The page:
What is the day of Arafah?

“The Day of Arafat” or ‘Arafah’ is a significant date in the Islamic calendar. It falls on the ninth day of Dhul Hijjah, which is one month before Eid al-Adha (or Hajj). Muslims are required to spend this entire day outside of their homes and in prayerful reflection. The event commemorates when Allah revealed himself to his prophet Muhammad (saw) on Mount Arafat. In order for Muslims to be able to make their way there they must first participate in a series of rituals including bathing, wearing white clothes, abstaining from eating and drinking anything but water up until sunset, then walking between Safa and Marwah seven times each.

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It’s a time when Muslims around the world come together to pray and seek forgiveness for their sins in preparation for Eid al-Adha. Arafah means “The Day of Standing” because on this day we stand before Allah as we pray and ask him to forgive our sins. All non-gathering days are considered part of Hajj (pilgrimage) but Arafat is an important stepping stone that helps us prepare for Eid al-Adha and atone for our past wrongs so that Allah can accept us as His servants once again.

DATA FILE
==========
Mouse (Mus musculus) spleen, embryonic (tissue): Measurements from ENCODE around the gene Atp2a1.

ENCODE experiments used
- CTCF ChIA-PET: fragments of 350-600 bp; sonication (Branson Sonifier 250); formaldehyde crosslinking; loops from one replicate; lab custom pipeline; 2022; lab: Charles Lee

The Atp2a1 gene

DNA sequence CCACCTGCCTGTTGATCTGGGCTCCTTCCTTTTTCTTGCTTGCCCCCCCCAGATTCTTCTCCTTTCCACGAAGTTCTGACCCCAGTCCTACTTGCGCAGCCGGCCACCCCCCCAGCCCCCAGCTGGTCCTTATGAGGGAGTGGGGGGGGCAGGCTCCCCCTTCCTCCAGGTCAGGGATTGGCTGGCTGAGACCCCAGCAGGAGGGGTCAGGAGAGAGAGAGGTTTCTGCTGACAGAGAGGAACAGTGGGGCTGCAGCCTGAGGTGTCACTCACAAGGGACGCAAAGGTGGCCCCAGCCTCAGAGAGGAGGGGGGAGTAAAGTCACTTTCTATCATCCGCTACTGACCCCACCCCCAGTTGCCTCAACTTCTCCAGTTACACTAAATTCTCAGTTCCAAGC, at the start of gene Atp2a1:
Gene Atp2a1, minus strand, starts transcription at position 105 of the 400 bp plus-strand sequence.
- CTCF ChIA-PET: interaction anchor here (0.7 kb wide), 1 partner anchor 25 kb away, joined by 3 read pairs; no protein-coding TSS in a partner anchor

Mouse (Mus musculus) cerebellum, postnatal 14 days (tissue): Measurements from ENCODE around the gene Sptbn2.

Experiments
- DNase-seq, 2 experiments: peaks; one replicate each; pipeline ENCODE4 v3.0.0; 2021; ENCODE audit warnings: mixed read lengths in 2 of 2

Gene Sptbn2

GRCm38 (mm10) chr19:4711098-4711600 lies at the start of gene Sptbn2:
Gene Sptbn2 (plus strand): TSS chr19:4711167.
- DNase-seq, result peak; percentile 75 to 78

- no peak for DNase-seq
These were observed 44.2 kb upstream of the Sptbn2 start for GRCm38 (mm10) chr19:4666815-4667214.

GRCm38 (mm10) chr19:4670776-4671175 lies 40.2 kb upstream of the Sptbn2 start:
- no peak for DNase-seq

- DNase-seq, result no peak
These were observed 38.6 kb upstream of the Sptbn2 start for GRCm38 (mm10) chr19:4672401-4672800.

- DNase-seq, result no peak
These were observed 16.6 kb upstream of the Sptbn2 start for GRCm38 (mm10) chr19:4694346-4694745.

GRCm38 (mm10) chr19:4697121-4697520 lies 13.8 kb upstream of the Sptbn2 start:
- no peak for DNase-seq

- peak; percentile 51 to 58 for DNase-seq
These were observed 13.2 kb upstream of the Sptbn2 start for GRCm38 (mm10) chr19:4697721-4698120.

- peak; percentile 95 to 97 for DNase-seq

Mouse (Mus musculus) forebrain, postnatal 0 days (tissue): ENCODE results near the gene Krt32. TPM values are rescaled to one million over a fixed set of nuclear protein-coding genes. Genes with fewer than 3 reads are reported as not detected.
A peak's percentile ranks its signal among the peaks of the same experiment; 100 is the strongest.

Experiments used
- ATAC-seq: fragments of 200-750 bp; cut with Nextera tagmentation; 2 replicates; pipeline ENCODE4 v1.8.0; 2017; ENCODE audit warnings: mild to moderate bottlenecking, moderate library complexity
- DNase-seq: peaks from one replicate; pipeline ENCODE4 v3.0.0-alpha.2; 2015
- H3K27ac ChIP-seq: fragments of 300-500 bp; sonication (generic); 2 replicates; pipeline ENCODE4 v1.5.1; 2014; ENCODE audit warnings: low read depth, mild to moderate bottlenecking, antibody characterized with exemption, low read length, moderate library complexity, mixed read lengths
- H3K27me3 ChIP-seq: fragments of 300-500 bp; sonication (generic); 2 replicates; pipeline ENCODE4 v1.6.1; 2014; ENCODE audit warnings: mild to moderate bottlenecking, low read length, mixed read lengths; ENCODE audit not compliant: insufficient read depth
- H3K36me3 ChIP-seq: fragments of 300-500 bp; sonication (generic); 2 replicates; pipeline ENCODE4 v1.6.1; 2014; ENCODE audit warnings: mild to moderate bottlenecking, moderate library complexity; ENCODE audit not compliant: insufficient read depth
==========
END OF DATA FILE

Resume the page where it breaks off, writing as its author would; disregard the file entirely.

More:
“This year, the Day of Arafah falls on Friday, August 31st. This is a day when Muslims commemorate their collective unity with God and one another. It is also the day preceding Eid al-Adha.”

Also see: Learn to read Holy Quran Online

What does this mean for me? 

Well, it means that we are all very close to celebrating Eid Al-Adha! So be sure to get your supplies ready and have them nearby so you’ll be able to start cooking as soon as Eid Al-Adha arrives!

“What is the day of Arafah?” you may be asking. Well, that would depend on who you ask and where they are from. There are three opinions:    The most common opinion is that it falls on the 9th of Dhul Hijjah (the 12th month in Islamic calendar) and lasts for one day; The second opinion is that it falls on the 10th of Dhul Hijjah (again, the 12th month in Islamic calendar) and lasts for two days; And finally, there’s an opinion which says that it starts at sunset on the 8th of Dhul Hijjah until sunrise on the 13th of Dhul Hijjah.

The day marks a time when Muslims commemorate Allah’s revelation to Moses in which he was commanded too fast for three days. Observant Muslims spend the entire day praying and fasting from sunrise until sunset while repenting for their sins and asking Allah for forgiveness. 

The holiday also commemorates Muhammad’s (SAW) flight from Mecca where he had been persecuted by his opponents who were angry at him because they felt that he was not a good leader. 

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